Confidence in behaviour changes through serious games

What do we understand by serious games? What would be the link between them and behavioural changes? Or, better yet, can confidence in behaviour change through serious games?

eConfidence, funded by the European Union's Horizon 2020 research and innovation programme, was launched in November 2016 to research and test, in 24 months, how confidence in behaviour changes through serious games.

A serious game is a game designed for a primary purpose other than pure entertainment. Serious games have become a popular tool for knowledge transfer, behavioural, perceptual or cognitive change. However, serious games have been subject to several studies aiming to test their effectiveness.

eConfidence focuses on the use of serious games in education and the potential benefits in behavioural change for children. The project aims to test a methodology with two serious games considering behavioural aspects for the safe use of internet and bullying. The games will be tested in different Spanish and English schools addressing 12 to 14 year olds, in a storytelling manner bringing the players into an activity where both a deeper understanding of the theme and how this can be changed and improved in their own behaviours. The games will be tested in a pilot programme during the academic year 2017/2018, offering the possibility to ten schools to participate.

eConfidence will provide new opportunities for tracking and analysing learners' behavioural data and interpreting them in an educationally meaningful way. The outcomes of the project aim to improve the assessment of progress, performance, learning outcomes, game quality and user appreciation.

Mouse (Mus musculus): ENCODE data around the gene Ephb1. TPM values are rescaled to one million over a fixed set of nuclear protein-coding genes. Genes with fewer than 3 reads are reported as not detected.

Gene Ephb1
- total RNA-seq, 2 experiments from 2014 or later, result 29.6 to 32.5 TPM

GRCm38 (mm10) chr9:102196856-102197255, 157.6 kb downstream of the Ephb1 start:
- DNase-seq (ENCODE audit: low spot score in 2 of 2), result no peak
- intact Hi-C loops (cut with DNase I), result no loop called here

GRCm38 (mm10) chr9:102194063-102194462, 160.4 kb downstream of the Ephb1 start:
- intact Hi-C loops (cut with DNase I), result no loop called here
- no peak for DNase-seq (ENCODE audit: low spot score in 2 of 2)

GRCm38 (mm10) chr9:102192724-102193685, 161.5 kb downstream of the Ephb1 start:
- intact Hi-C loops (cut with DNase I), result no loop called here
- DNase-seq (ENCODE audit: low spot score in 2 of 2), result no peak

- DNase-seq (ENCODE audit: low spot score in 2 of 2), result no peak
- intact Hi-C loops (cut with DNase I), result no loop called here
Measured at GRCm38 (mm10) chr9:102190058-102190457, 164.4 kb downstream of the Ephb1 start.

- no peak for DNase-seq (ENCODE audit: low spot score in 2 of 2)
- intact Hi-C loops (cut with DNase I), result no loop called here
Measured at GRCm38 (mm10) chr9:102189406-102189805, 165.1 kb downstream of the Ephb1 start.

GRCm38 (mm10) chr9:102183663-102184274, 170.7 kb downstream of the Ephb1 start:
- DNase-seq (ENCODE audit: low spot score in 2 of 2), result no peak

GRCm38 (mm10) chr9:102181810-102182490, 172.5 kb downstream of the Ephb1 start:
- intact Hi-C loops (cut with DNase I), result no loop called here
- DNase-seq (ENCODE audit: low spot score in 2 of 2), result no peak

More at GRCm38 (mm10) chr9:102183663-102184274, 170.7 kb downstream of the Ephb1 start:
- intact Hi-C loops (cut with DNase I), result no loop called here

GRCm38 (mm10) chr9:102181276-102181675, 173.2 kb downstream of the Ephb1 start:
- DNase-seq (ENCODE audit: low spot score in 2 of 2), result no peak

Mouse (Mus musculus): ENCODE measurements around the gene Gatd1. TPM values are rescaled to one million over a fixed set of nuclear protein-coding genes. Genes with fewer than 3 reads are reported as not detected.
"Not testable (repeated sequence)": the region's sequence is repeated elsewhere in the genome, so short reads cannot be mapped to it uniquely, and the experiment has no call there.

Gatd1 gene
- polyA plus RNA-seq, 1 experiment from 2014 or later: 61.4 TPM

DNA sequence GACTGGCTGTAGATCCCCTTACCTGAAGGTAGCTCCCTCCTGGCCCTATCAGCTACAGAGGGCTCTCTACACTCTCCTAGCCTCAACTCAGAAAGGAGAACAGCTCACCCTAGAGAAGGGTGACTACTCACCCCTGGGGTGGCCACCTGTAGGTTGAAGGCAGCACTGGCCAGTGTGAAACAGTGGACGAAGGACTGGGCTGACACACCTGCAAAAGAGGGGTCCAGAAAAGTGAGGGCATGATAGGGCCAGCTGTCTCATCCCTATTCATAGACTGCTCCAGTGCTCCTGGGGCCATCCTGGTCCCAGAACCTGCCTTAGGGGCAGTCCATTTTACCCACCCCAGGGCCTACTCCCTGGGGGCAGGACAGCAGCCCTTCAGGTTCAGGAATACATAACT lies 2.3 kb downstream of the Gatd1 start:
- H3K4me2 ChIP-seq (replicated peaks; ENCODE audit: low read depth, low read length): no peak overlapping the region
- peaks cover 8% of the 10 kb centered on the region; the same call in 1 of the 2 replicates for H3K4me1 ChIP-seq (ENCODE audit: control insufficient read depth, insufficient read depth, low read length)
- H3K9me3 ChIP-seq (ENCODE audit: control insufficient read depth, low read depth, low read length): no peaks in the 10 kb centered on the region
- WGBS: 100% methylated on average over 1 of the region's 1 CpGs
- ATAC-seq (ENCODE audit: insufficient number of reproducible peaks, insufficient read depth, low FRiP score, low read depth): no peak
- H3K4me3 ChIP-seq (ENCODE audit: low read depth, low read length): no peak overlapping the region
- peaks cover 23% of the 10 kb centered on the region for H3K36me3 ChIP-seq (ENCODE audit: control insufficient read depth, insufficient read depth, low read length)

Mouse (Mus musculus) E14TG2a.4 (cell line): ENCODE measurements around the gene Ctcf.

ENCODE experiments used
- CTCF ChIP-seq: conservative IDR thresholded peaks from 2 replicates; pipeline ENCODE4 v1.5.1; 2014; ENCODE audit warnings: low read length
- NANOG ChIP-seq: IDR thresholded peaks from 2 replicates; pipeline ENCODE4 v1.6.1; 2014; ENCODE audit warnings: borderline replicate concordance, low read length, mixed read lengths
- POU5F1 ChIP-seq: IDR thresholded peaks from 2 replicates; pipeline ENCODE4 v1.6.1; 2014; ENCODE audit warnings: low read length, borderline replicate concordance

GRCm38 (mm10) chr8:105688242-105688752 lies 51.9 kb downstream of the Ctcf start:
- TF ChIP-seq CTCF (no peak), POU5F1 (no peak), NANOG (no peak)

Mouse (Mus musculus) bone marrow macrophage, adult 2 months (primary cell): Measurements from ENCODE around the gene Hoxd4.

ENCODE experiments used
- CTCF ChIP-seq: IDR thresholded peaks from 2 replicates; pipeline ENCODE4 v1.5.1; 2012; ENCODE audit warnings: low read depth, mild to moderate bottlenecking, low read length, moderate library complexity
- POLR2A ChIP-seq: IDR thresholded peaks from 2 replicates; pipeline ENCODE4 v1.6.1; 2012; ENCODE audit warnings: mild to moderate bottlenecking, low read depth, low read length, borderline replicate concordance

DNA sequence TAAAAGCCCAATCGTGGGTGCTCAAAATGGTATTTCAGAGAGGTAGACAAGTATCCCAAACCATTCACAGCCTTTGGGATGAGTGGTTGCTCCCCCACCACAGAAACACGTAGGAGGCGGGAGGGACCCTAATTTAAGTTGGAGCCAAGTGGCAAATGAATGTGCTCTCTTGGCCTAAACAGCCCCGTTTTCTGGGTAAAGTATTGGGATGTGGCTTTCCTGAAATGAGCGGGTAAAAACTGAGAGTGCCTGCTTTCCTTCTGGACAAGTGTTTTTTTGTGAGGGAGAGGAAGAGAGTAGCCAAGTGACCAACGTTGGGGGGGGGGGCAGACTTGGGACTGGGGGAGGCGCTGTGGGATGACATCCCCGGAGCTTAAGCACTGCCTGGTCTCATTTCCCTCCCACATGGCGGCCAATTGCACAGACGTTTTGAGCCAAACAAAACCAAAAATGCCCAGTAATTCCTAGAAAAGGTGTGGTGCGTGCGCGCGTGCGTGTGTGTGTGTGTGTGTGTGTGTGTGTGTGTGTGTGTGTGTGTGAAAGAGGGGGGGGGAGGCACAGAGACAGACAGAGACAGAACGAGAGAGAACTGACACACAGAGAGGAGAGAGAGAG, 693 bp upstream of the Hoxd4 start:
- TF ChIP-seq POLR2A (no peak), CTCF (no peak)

Furthermore, behaviour analysis might be able to assist game designers in sorting out conceptual and analytical frameworks to improve gamification. Having an improved understanding of basic principles of behavior, and adopting a more conceptually systematic framework, will provide more effective and successful gamification strategies to game development small- and medium enterprises (SMEs). This will provide higher return of investment through timesaving replicable processes.

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  • Awareness
  • 16/05/2016
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Children and youth are consumers of so many different technologies but rarely have the chance to have a closer look at what is behind the technology. In May 2015, a group of students from the IT University of Copenhagen Games Education, in collaboration with The Media Council for Children & Young People and the Danish Film Institute, held a workshop for a group of 5th graders, inviting the pupils to have a look behind the scenes of video games development.